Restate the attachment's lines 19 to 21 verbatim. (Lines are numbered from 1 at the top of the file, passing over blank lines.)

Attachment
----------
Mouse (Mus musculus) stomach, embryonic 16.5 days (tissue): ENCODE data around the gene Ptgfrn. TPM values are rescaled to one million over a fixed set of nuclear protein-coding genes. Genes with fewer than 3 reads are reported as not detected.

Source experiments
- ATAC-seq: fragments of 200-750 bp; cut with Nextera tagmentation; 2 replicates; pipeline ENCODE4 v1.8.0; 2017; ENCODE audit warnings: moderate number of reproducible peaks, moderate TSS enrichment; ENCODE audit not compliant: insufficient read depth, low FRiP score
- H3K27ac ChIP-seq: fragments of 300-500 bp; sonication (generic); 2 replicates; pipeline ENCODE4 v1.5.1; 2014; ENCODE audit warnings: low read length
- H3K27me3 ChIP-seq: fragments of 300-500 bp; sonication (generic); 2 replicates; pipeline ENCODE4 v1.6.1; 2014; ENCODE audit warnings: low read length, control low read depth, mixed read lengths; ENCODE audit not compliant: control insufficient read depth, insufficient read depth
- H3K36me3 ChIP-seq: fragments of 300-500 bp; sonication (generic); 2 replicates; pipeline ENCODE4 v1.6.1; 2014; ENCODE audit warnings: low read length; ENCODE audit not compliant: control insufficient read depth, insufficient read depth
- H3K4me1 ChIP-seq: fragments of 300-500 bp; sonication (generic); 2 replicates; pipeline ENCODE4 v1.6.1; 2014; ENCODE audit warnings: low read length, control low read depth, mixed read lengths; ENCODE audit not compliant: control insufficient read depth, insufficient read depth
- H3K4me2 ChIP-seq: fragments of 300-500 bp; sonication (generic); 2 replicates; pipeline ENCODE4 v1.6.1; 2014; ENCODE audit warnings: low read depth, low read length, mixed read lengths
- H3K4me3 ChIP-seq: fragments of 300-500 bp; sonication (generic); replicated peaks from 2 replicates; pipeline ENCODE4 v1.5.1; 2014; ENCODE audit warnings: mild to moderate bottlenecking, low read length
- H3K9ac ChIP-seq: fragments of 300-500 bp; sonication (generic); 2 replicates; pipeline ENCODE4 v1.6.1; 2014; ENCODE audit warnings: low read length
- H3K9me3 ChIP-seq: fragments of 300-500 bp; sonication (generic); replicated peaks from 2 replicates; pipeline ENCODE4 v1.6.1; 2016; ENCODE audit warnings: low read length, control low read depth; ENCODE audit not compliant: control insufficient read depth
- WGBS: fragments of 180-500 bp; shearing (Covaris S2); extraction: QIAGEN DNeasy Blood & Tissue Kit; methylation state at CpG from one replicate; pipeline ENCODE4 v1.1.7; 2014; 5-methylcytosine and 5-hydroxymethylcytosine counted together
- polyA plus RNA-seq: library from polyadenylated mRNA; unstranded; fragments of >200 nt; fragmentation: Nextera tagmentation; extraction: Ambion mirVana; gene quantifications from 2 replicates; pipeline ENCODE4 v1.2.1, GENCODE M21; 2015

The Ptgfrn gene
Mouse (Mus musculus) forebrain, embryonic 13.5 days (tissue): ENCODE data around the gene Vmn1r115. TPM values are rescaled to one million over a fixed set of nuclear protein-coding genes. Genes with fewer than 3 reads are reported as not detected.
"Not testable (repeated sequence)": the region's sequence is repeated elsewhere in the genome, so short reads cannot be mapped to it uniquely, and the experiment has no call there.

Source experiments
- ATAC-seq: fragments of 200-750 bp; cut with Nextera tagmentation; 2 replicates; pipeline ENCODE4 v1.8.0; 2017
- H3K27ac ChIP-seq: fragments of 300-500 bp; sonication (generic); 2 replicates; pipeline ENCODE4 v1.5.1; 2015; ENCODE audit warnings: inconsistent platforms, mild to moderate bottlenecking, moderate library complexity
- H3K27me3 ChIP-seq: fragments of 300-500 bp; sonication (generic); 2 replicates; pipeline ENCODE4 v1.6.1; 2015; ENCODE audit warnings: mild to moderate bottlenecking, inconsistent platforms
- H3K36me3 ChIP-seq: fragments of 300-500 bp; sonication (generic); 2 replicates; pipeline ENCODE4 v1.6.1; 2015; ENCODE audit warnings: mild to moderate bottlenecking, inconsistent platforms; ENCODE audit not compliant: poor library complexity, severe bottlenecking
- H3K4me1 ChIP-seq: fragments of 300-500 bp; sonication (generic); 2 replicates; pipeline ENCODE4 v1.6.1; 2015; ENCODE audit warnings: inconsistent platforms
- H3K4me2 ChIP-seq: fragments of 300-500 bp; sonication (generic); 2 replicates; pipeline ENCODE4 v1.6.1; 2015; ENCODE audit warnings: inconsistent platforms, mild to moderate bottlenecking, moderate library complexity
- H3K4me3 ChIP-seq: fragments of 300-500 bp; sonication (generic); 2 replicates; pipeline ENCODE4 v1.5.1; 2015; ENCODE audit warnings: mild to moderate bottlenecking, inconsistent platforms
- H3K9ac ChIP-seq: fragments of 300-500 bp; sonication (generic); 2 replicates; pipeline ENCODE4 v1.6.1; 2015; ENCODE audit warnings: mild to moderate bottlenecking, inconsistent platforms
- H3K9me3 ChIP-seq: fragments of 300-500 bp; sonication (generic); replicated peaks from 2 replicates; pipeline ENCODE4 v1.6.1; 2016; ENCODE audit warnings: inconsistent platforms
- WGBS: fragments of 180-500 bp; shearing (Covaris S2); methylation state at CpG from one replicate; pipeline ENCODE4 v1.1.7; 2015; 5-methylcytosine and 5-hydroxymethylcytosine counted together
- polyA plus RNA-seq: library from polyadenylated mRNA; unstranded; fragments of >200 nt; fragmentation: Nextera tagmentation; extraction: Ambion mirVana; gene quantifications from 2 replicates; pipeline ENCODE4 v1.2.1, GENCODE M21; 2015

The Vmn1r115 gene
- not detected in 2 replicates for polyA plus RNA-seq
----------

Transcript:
- H3K27ac ChIP-seq: fragments of 300-500 bp; sonication (generic); 2 replicates; pipeline ENCODE4 v1.5.1; 2015; ENCODE audit warnings: inconsistent platforms, mild to moderate bottlenecking, moderate library complexity
- H3K27me3 ChIP-seq: fragments of 300-500 bp; sonication (generic); 2 replicates; pipeline ENCODE4 v1.6.1; 2015; ENCODE audit warnings: mild to moderate bottlenecking, inconsistent platforms
- H3K36me3 ChIP-seq: fragments of 300-500 bp; sonication (generic); 2 replicates; pipeline ENCODE4 v1.6.1; 2015; ENCODE audit warnings: mild to moderate bottlenecking, inconsistent platforms; ENCODE audit not compliant: poor library complexity, severe bottlenecking